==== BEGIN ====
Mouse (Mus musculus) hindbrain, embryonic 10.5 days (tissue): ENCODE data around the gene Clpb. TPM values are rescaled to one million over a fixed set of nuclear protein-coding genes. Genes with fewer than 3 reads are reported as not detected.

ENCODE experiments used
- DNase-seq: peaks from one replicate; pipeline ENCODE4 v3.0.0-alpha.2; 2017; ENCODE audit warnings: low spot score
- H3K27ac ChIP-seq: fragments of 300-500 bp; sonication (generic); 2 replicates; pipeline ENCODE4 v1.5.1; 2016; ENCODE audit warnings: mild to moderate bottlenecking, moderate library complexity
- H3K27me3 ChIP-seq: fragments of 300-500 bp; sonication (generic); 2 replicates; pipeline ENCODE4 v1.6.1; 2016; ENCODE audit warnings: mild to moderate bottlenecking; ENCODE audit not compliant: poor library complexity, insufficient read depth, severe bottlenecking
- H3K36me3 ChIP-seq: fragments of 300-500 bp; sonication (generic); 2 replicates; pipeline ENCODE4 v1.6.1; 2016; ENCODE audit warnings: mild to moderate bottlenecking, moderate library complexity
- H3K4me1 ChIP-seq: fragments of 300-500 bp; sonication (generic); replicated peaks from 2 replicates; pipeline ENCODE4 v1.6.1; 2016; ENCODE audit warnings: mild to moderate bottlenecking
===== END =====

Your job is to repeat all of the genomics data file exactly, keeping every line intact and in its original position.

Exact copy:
Mouse (Mus musculus) hindbrain, embryonic 10.5 days (tissue): ENCODE data around the gene Clpb. TPM values are rescaled to one million over a fixed set of nuclear protein-coding genes. Genes with fewer than 3 reads are reported as not detected.

ENCODE experiments used
- DNase-seq: peaks from one replicate; pipeline ENCODE4 v3.0.0-alpha.2; 2017; ENCODE audit warnings: low spot score
- H3K27ac ChIP-seq: fragments of 300-500 bp; sonication (generic); 2 replicates; pipeline ENCODE4 v1.5.1; 2016; ENCODE audit warnings: mild to moderate bottlenecking, moderate library complexity
- H3K27me3 ChIP-seq: fragments of 300-500 bp; sonication (generic); 2 replicates; pipeline ENCODE4 v1.6.1; 2016; ENCODE audit warnings: mild to moderate bottlenecking; ENCODE audit not compliant: poor library complexity, insufficient read depth, severe bottlenecking
- H3K36me3 ChIP-seq: fragments of 300-500 bp; sonication (generic); 2 replicates; pipeline ENCODE4 v1.6.1; 2016; ENCODE audit warnings: mild to moderate bottlenecking, moderate library complexity
- H3K4me1 ChIP-seq: fragments of 300-500 bp; sonication (generic); replicated peaks from 2 replicates; pipeline ENCODE4 v1.6.1; 2016; ENCODE audit warnings: mild to moderate bottlenecking